Um excelente desempenho das PME. Quando excluímos as exportações de combustíveis e lubrificantes constatamos que Novembro de 2016 foi recorde absoluto de exportações:
capital de queixa e reivindicação perante Bruxelas.
Em Pre-suasion, encontrei uma história deliciosa e ao mesmo tempo preocupante:
"often try to convey to various audiences is that, in contests of persuasion, counterarguments are typically more powerful than arguments. This superiority emerges especially when a counterclaim does more than refute a rival’s claim by showing it to be mistaken or misdirected in the particular instance, but does so instead by showing the rival communicator to be an untrustworthy source of information, generally. Issuing a counterargument demonstrating that an opponent’s argument is not to be believed because its maker is misinformed on the topic will usually succeed on that singular issue. But a counterargument that undermines an opponent’s argument by showing him or her to be dishonest in the matter will normally win that battle plus future battles with the opponent."Depois disto vamos à história:
"perhaps the most effective marketing decision ever made by the tobacco companies lies buried and almost unknown in the industry’s history: after a three-year slide of 10 percent in tobacco consumption in the United States during the late 1960s, Big Tobacco did something that had the extraordinary effect of ending the decline and boosting consumption while slashing advertising expenditures by a third. What was it?Imaginem o que seria um anónimo como eu confrontar Ferreira do Amaral com números que desmascaram a sua narrativa da falta de competitividade portuguesa com o euro.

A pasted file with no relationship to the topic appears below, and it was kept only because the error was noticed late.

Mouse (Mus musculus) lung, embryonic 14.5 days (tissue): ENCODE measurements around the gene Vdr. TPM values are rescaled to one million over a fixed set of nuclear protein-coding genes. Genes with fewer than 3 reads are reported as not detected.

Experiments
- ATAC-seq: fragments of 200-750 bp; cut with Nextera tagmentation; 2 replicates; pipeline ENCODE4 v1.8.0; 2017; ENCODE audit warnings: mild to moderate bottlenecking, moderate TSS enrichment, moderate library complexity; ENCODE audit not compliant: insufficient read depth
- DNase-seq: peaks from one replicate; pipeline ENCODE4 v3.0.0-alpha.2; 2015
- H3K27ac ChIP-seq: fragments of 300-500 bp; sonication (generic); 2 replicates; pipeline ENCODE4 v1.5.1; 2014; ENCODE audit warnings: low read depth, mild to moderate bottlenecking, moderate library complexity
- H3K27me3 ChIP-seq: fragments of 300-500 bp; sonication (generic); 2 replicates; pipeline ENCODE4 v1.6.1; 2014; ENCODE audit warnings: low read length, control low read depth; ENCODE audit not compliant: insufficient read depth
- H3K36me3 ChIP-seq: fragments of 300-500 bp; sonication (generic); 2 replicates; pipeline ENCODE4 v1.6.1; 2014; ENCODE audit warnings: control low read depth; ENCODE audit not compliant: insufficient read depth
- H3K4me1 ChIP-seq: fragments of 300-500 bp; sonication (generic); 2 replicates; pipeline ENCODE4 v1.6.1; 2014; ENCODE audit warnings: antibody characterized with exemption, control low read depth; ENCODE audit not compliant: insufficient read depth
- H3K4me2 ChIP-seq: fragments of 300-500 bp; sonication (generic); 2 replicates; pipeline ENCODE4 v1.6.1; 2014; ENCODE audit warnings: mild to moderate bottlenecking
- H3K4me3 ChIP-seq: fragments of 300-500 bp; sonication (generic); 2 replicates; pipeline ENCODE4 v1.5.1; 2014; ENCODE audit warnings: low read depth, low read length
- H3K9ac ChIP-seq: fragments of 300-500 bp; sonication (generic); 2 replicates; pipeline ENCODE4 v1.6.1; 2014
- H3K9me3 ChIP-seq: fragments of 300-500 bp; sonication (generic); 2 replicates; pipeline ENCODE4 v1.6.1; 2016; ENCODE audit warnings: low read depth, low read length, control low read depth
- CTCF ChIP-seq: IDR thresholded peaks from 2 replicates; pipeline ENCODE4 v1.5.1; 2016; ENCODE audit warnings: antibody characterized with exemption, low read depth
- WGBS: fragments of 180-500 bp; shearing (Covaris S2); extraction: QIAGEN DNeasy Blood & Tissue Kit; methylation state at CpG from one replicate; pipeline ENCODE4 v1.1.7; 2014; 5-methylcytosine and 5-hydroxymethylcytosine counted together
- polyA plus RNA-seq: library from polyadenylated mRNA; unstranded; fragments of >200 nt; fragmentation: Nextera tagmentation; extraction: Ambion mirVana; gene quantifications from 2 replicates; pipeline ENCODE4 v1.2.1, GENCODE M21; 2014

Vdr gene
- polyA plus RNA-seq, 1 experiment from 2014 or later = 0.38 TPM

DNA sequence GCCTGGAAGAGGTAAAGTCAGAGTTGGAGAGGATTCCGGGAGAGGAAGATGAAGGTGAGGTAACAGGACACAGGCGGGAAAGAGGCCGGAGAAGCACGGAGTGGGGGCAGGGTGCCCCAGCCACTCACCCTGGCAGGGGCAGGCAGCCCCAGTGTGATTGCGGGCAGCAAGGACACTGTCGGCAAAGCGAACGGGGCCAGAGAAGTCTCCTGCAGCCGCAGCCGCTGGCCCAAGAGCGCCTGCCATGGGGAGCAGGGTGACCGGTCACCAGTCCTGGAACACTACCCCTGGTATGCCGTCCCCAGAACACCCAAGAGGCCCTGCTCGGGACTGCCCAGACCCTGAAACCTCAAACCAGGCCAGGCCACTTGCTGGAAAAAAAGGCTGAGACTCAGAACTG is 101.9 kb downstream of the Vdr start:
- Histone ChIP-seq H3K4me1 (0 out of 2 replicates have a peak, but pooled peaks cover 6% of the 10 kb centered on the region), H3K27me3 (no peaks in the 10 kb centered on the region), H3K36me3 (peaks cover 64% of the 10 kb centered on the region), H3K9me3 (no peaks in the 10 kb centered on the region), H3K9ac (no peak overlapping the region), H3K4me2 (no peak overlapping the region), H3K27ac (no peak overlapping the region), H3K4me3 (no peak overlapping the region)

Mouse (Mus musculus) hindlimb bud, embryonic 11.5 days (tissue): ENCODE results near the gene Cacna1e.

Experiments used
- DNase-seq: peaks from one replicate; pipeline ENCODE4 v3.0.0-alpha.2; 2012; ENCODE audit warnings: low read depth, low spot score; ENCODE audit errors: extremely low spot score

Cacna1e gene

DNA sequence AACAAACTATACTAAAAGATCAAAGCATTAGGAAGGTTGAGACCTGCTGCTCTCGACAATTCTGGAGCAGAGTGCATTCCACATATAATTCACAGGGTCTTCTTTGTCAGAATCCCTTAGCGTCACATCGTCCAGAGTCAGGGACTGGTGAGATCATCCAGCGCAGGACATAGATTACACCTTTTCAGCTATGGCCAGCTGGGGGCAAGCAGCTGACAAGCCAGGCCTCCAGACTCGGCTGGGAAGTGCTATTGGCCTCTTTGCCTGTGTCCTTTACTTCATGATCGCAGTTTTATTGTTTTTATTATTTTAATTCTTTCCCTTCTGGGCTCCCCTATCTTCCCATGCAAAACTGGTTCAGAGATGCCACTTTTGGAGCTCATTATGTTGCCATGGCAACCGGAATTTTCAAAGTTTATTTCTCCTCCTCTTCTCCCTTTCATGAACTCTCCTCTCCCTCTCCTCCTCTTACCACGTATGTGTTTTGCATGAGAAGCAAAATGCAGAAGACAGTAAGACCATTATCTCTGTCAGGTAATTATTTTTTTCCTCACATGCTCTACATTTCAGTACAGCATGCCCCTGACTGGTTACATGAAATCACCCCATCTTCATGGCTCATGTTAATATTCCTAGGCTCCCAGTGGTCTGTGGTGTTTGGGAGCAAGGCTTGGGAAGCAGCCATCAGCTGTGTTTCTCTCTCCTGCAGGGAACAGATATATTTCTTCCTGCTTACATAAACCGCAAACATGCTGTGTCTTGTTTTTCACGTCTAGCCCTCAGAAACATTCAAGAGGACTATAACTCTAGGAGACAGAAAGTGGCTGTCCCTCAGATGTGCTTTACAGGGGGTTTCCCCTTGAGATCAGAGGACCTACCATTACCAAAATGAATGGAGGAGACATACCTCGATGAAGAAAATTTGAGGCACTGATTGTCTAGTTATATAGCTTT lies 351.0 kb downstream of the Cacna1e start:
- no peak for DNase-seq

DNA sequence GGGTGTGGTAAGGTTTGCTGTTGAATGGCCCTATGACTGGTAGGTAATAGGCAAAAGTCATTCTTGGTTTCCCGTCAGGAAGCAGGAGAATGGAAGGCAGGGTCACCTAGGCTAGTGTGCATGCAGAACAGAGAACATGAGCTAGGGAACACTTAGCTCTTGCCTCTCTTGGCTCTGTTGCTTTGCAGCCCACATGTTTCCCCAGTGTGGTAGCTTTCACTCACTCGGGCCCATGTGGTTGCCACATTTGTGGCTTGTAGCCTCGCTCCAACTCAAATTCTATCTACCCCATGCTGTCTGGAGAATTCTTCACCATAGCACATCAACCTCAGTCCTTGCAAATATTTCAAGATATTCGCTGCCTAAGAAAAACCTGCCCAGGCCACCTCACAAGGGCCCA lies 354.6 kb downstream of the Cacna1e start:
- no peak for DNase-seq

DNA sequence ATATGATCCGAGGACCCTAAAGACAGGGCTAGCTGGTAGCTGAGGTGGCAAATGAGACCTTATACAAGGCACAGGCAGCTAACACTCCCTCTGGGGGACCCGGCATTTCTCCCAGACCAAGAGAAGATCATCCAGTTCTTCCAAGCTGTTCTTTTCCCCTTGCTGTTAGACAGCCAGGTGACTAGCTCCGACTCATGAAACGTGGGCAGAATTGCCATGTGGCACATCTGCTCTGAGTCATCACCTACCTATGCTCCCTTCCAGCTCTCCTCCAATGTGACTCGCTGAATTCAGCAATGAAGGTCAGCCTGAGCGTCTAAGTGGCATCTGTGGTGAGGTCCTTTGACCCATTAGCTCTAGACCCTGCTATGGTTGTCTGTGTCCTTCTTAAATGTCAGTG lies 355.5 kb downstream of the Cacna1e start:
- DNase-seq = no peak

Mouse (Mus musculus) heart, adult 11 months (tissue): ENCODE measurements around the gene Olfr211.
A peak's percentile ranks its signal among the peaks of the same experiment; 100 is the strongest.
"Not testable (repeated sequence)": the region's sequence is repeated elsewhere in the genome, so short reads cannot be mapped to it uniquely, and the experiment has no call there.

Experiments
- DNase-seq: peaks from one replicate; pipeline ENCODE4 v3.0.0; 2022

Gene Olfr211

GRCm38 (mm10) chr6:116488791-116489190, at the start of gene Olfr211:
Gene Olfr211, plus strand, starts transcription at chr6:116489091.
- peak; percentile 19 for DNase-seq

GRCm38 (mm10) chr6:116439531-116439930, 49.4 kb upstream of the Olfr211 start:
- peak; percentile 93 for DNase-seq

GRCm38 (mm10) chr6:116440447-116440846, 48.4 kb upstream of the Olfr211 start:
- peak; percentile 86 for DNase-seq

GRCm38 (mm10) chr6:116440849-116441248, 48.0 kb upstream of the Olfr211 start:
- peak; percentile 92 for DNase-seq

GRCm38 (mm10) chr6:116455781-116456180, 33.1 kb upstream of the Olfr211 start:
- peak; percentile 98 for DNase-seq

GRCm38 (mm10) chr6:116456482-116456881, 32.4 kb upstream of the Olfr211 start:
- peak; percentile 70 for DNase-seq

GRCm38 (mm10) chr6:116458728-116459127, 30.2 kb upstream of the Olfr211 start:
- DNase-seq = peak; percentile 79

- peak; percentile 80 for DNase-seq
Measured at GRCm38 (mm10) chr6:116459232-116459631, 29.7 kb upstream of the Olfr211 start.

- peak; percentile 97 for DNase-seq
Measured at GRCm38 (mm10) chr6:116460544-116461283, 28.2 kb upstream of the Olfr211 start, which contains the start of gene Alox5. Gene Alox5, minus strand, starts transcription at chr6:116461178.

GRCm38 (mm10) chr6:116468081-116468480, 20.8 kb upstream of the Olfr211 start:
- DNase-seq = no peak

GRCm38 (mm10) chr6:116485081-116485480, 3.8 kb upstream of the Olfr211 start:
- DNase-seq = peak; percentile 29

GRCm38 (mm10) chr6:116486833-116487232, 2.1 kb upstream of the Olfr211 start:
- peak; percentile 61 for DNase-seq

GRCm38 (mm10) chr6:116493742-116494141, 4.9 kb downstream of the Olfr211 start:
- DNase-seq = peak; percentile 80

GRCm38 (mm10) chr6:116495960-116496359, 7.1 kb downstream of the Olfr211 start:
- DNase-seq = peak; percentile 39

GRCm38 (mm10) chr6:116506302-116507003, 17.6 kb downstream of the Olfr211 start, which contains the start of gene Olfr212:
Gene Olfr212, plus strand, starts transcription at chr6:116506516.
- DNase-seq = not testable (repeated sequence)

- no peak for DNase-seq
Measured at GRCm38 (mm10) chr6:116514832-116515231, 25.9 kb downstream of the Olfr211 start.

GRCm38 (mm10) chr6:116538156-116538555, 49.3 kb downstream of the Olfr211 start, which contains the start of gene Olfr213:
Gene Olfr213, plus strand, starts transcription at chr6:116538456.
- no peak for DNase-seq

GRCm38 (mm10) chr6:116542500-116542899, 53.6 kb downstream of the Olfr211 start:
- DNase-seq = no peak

On July 22, 1969, during US congressional hearings, representatives of the major American tobacco companies strongly advocated a proposal to ban all of their own ads from television and radio, even though industry studies showed that the broadcast media provided the most effective routes to new sales.
[Moi ici: Cá vai a solução para o mistério] In 1967, the US Federal Communications Commission (FCC) had ruled that its “fairness doctrine” applied to the issue of tobacco advertising. The fairness doctrine required that equal advertising time be granted on radio and television—solely on radio and television—to all sides of important and controversial topics. If one side purchased broadcast time on these media, the opposing side must be given free time to counterargue.
That decision had an immediate impact on the landscape of broadcast advertising. For the first time, anti-tobacco forces such as the American Cancer Society could afford to air counterarguments to the tobacco company messages. They did so via counter-ads that disputed the truthfulness of the images displayed in tobacco company commercials. If a tobacco ad featured healthy, attractive, independent characters, the opposing ads would counterargue that, in fact, tobacco use led to diseased health, damaged attractiveness, and slavish dependence.
During the three years that they ran, those anti-tobacco spots slashed tobacco consumption in the United States by nearly 10 percent. At first the tobacco companies responded predictably, increasing their advertising budgets to try to meet the challenge. But, by the rules of the fairness doctrine, for each tobacco ad, equal time had to be provided for a counter-ad that would take another bite out of industry profits. When the logic of the situation hit them, the tobacco companies worked politically to ban their own ads, but solely on the air where the fairness doctrine applied—thereby ensuring that the anti-tobacco forces would no longer get free airtime to make their counterargument."